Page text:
Women that successfully completed their bachelor’s degree got 80% more income than the women who do not have a degree in comparison with 65% for males. Wilson and Macdonald (2010) assert this view by arguing that an aboriginal woman with a degree will earn $2,471 more than her non-aboriginal counterpart. Marital status also brought about differences in income distribution among these two groups with aboriginal men who are married raking 15% higher wages than the unmarried males and other females (Farahnakian, 2015).
The social and living conditions of the aboriginal people especially on-reserves are some of the main factors affecting their health. The Aboriginal Peoples Survey reported that only 50% of aboriginal women reported to having good or excellent health in comparison to 58% of males and 62% of non-aboriginal women. 31% of these women were also likely to report the occurrence of chronic conditions in comparison to 24% of males. The poor health among these indigenous people is one of the factors contributing to income disparities as these health issues reduce the productivity of the aboriginals.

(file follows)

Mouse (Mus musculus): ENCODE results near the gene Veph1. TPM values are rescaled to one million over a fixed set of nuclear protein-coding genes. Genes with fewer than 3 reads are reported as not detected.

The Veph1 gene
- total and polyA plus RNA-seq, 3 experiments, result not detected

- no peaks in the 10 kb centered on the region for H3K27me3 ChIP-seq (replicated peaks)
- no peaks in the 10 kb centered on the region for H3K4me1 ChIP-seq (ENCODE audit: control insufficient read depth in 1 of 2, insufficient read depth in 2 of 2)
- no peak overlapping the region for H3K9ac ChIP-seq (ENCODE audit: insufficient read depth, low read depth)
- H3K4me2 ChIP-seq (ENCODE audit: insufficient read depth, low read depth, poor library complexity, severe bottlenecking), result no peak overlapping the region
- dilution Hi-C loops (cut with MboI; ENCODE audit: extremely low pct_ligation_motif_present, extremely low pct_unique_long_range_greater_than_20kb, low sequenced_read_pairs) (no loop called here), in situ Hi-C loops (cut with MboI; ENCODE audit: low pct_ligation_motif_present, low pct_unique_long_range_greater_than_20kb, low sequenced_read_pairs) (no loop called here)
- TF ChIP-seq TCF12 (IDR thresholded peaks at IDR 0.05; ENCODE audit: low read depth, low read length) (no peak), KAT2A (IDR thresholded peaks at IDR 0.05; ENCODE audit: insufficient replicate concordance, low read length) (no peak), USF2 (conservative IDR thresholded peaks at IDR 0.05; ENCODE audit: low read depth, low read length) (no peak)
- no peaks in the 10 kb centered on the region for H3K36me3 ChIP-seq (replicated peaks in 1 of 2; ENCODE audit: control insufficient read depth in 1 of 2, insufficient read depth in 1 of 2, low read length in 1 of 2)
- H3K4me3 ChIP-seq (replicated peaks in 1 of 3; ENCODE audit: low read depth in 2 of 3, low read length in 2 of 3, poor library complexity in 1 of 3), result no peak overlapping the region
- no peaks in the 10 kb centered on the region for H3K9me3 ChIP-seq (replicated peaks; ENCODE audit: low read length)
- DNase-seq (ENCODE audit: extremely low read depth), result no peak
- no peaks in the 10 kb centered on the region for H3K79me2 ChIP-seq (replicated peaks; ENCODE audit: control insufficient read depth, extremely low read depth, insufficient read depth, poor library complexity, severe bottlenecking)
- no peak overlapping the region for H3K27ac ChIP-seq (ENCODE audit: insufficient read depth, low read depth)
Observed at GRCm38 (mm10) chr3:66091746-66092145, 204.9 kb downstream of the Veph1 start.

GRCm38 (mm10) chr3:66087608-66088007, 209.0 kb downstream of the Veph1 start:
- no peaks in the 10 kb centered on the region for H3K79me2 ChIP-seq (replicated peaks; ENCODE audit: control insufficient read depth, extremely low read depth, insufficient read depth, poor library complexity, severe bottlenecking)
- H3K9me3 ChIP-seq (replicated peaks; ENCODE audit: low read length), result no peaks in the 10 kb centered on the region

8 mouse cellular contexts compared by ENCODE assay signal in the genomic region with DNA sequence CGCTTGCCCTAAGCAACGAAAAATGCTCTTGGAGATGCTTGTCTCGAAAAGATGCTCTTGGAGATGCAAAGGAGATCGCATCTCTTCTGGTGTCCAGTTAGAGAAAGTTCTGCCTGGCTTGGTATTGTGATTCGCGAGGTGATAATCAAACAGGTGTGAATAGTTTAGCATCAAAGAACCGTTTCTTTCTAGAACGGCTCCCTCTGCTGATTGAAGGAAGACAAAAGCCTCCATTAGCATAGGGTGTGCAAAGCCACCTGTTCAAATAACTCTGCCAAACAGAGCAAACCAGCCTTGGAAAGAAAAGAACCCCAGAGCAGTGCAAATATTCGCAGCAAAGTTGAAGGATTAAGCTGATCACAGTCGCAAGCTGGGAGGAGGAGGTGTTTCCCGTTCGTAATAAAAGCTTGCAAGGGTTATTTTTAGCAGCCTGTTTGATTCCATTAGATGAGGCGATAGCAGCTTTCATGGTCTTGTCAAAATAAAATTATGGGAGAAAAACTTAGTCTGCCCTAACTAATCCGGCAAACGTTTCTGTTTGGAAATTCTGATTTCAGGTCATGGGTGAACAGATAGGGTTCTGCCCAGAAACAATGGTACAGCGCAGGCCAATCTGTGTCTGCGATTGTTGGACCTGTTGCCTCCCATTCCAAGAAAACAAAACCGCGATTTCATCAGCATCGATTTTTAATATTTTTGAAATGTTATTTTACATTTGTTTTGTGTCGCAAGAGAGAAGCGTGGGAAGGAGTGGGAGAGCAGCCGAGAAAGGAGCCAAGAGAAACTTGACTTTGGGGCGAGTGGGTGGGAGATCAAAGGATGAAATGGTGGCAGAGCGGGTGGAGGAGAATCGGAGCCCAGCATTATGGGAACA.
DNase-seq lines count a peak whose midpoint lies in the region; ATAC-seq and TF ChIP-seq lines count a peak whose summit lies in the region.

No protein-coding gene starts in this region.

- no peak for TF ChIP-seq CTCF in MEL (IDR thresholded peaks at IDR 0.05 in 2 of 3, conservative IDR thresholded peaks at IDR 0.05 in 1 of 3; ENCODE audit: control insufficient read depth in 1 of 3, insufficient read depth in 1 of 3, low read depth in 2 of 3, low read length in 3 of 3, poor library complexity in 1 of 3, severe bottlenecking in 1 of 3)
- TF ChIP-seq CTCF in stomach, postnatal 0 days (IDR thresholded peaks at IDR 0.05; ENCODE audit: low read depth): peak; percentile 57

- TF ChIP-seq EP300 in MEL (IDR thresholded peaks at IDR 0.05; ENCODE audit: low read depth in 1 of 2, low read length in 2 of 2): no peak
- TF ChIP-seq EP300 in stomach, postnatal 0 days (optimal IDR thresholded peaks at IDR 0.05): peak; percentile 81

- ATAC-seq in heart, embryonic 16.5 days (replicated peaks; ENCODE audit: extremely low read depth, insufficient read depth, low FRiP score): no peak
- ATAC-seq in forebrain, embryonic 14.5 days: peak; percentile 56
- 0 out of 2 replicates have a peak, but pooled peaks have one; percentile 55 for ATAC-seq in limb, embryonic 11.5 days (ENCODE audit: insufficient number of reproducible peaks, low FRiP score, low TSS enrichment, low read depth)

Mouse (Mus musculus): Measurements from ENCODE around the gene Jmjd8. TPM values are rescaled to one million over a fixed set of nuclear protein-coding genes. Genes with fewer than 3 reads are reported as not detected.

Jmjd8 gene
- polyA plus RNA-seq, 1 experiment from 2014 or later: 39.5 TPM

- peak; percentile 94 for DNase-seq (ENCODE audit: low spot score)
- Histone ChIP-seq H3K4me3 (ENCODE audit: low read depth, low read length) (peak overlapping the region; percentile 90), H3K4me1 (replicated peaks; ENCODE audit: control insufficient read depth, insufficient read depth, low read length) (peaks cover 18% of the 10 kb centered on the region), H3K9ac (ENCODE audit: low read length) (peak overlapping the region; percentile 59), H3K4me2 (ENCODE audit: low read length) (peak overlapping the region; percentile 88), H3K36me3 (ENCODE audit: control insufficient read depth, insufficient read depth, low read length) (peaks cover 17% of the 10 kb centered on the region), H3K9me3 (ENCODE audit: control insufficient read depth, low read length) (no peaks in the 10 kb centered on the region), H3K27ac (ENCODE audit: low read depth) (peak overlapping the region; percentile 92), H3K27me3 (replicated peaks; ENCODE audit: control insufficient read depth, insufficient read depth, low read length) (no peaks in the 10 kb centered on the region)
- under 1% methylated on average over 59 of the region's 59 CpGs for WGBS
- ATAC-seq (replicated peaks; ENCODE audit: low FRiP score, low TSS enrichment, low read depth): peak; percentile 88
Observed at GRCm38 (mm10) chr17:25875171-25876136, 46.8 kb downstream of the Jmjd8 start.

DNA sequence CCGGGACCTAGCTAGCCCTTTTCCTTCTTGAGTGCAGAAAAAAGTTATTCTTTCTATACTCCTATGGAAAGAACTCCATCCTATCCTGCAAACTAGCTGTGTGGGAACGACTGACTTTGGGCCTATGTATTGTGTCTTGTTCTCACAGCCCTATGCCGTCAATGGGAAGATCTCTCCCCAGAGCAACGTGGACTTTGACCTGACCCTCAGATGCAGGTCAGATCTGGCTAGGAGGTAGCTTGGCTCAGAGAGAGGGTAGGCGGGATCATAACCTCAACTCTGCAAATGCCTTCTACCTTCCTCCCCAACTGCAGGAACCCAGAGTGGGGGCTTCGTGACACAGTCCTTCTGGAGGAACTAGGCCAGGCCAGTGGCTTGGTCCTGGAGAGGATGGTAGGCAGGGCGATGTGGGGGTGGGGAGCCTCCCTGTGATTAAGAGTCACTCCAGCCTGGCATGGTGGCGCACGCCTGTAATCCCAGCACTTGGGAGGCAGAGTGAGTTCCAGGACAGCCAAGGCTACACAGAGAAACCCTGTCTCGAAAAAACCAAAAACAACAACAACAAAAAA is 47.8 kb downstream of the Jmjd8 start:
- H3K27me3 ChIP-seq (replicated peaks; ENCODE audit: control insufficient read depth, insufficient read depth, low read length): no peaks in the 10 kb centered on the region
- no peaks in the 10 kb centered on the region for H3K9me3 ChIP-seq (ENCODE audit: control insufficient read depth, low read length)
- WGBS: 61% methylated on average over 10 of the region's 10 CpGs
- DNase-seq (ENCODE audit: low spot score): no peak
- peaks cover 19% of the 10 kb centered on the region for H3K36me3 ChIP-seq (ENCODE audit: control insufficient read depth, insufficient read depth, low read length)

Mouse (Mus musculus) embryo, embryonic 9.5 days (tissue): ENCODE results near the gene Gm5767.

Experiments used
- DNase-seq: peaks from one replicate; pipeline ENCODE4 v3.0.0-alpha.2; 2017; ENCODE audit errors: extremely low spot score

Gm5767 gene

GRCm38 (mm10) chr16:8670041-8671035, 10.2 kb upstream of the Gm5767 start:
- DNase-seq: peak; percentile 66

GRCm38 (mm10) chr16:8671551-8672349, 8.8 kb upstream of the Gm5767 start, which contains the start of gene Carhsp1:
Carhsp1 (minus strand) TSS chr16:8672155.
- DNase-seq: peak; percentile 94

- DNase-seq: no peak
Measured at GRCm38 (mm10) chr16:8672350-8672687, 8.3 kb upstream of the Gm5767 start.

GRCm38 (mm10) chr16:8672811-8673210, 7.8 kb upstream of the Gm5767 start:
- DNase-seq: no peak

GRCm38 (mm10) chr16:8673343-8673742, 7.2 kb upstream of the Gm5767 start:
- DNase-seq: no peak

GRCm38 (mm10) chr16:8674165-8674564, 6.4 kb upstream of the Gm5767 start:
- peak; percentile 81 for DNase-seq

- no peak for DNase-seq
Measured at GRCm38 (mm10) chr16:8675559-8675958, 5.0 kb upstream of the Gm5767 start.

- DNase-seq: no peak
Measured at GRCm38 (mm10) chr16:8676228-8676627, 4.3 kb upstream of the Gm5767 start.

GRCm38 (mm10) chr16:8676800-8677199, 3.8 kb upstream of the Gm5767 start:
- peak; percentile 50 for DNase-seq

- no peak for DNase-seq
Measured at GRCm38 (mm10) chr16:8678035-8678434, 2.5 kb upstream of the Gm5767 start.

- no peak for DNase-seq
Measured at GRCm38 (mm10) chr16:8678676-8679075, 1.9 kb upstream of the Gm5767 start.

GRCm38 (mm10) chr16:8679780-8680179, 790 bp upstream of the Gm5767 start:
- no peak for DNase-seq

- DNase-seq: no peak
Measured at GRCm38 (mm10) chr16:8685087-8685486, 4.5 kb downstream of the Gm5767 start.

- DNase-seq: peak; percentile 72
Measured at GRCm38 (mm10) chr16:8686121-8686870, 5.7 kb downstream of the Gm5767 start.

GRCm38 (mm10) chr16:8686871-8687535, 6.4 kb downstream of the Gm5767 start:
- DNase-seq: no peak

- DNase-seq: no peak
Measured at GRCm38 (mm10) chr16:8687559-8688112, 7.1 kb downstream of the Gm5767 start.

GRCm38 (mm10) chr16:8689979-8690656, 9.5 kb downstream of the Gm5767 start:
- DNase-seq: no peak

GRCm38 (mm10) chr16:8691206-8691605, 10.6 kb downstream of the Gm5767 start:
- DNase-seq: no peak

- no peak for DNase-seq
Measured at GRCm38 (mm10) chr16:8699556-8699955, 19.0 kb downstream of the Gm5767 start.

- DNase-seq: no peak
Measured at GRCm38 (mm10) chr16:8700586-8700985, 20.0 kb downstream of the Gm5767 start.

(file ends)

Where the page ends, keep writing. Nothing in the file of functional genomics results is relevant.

Income disparities between the aboriginals and the whites in Canada could be reduced through assimilationist policies. These are legislations made by the government with the aim of integrating the aboriginals into the white society. It was done through some methods such as banning the traditional ceremonies that they carried out, prohibiting the wearing of traditional clothes and silencing some of the tribe’s spiritual leaders among others. this method seeks to offer a contemporary way of life to the aboriginals with the hope that they will be absorbed into the white population. These policies won’t, however, reconcile the injustice that the aboriginals have undergone through the hands of the colonialists.